As soon as you leave the residential area, you find yourself walking on a route that has nothing beautiful, really, apart the view of the Brick Lane Music Hall at the start of North Woolwich Road. You enter then Factory Road, that passes through the industrial area (there is Tate & Lyle Sugars factory, but we found no nice fragrances coming from there). Once you pass the factory and turn on Hemley Road, in direction of the river, you just find a poorly maintained riverfront until Woolwich Foot Tunnel entrance, which is located in a large square.
Woolwich Foot Tunnel
Similarly to its Greenwich sibling (the Greenwich Foot Tunnel), the Woolwich Foot Tunnel has a long winding staircase leading to the bottom of the river, as well as a lift alternative. Entering the staircase, we were struck for the pretty bad smell (some uncivilised person must have decided to use it for a different scope), but the tunnel was fine.
I am always fascinated by walking “underwater” while Argo doesn’t seem to notice any difference. Arriving on the other end of the tunnel, we took the lift up and came out on the riverside. The entrance of the tunnel is just paces frmo the Woolwich Ferry Centre, from which departs the Woolwich Ferry. This River Bus service (which, as we already told in a previous blog post, is dog-friendly), connects Woolwich and North Woolwich and is an alternative to the tunnel, is currently closed until late December 2018.
From there, we took the wrong route (Google Maps sent us on the main road, which is large and quite busy), but we later realised that it was possible to walk the full route on the riverside and we just missed the entrance point. However, we were able to get back on track at the Clockhouse Community Centre and enjoy the river view, a much nicer one than the one of the previous stretch. In fact, from the path you can see both the Thames Barriers and Canary Wharf’s skyscrapers standing out on the horizon and it is a pleasant walk until the Thames Side Studios. There you will have to circumnavigare the development, to arrive at the Thames Barrier View Café and Information Centre.
Thames Barriers and View Café and Visitor Centre
Arriving to the Thames Barrier on the South side of the Thames, the view was quite different than from the North side one. The weather had become cloudy and very cold and windy, so we would have loved to sit down for a hot chocolate at the View Café. Unfortunately, the Thames Barriers View Café and Visitor Centre are not dog-friendly, as the sign outside indicates (no dogs except guide dogs). However, they have a dog water bowl outside, and I was told by the manager (a big dog lover) that they normally allow dogs at the tables on the terrace at the manager’s discretion. He added that, in occasion of some particular events, in the past they have allowed small well-behaved and quiet dogs inside the café, although this is was not for granted and had been again at the manager’s discretion.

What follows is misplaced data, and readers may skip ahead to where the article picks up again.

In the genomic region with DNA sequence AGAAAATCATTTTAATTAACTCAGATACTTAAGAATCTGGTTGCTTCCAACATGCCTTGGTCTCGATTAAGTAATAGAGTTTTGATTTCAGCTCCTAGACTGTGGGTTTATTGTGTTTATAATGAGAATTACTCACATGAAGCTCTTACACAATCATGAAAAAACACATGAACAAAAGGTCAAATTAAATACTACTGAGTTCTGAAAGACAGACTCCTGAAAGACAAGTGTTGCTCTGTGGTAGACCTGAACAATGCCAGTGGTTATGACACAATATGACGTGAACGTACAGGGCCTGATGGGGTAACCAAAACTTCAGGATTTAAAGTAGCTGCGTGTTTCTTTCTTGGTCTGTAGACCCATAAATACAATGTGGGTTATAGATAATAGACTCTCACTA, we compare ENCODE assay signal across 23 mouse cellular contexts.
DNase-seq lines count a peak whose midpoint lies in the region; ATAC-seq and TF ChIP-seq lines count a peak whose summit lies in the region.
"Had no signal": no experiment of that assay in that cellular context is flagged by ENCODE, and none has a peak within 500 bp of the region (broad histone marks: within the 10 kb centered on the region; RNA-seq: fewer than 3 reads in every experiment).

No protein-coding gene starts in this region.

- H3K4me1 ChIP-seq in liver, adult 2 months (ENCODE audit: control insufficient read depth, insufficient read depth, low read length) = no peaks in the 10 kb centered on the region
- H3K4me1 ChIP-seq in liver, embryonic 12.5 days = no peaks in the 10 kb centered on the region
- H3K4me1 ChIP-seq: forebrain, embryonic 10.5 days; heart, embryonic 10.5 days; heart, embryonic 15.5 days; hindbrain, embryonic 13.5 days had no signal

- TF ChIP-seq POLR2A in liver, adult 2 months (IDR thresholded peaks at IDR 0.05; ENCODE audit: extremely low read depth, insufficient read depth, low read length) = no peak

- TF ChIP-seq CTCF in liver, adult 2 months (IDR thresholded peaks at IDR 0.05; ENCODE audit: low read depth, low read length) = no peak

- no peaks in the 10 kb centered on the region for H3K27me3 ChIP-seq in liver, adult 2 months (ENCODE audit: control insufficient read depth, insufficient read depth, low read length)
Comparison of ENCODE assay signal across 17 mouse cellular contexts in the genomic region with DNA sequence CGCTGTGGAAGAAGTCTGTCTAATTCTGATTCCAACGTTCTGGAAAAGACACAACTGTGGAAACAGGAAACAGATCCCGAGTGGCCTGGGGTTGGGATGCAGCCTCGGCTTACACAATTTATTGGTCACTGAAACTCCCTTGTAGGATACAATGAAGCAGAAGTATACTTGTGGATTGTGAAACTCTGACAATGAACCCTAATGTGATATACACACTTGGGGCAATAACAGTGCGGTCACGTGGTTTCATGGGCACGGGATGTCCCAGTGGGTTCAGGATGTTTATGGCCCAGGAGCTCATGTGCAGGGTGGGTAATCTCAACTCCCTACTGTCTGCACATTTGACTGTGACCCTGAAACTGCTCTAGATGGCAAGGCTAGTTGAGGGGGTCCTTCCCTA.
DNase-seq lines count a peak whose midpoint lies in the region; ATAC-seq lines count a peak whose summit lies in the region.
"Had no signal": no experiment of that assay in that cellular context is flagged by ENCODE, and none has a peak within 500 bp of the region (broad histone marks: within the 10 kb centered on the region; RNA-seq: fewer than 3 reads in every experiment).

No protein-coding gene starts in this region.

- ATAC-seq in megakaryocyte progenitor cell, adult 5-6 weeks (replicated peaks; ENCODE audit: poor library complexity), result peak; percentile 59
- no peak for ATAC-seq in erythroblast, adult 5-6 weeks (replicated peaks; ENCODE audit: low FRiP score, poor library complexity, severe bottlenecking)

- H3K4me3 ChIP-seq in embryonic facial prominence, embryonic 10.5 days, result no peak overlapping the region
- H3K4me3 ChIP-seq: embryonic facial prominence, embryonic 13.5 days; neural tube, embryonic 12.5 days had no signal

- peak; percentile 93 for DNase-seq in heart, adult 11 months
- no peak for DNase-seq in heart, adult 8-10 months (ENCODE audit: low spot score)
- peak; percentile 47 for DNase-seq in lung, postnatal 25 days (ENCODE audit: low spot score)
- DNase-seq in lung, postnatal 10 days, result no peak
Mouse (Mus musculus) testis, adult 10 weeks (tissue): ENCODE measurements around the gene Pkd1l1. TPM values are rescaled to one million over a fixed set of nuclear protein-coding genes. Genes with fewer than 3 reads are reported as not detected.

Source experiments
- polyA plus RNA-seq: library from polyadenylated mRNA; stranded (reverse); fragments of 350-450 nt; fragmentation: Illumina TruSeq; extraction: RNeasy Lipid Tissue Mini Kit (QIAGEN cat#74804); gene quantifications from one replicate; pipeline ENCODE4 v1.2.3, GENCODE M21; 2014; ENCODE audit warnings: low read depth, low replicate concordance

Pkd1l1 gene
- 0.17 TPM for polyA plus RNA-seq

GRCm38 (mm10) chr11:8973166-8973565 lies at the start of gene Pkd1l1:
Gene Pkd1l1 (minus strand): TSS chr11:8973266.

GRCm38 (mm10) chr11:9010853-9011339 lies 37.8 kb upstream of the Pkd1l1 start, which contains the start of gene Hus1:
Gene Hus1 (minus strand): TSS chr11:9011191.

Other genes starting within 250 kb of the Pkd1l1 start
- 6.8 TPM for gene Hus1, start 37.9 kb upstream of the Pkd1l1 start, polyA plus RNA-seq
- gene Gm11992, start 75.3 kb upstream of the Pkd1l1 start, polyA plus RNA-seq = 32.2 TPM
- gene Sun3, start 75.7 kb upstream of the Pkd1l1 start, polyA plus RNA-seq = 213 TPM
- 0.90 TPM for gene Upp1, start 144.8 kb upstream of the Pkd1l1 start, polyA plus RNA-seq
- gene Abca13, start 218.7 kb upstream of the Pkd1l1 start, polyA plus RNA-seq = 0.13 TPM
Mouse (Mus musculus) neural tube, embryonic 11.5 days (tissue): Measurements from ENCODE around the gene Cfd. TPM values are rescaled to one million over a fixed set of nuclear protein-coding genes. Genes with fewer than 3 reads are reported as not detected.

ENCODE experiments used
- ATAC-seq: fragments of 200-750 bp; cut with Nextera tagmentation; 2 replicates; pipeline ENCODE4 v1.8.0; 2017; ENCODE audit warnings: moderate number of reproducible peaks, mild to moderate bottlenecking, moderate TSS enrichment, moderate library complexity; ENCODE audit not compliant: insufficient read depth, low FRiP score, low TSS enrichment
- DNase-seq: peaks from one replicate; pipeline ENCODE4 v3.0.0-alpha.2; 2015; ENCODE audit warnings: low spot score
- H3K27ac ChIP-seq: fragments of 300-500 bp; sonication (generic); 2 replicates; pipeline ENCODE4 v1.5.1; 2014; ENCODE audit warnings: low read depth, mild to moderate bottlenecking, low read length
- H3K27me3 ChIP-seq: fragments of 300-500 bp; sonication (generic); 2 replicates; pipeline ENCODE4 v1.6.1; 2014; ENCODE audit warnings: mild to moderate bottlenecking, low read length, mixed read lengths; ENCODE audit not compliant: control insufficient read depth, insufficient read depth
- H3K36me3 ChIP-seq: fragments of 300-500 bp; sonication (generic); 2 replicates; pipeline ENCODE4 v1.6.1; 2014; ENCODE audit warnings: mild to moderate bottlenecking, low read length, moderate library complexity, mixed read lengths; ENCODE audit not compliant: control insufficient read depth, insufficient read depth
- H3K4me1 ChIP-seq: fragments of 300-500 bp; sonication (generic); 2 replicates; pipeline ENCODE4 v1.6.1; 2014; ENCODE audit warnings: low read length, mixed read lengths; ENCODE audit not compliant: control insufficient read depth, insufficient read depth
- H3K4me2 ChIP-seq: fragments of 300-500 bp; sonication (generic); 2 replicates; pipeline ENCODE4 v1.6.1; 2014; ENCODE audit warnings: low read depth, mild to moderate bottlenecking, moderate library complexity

By the time concluded the chat, my husband got almost frozen outside in the cold and wind, so we decided to end the adventure and head to a warm place. With a couple of minutes walk we reached the bus stop on Woolwich Road, where we could take a bus to North Greenwich for a tube connection.
If it is a sunny day, you can easily stop a bit before with the bus and head to The Jetty Peninsula for lunch. We really love the place and are sure that you will too. It is perfect for a Summer day, but you can still enjoy the cosy ambience and place. For more about it, and how to continue your adventure on the Cable Car, you can read our review with all tips here.
Things to keep in mind for your visit:
- on the way you won’t find much in terms of cafes or shops, unless you want to make a detour, so it is good to bring a bottle of water not just for your dog but also for yourself and some snack, just in case.
- the second tip is start your day out early in the morning, so you can arrive at The Jetty for lunch, where the Vagabond Food Café is open 10-22 daily. To give you an idea of times, we arrived at the Thames Barrier Park before 11am and were at North Greenwich station around 2pm.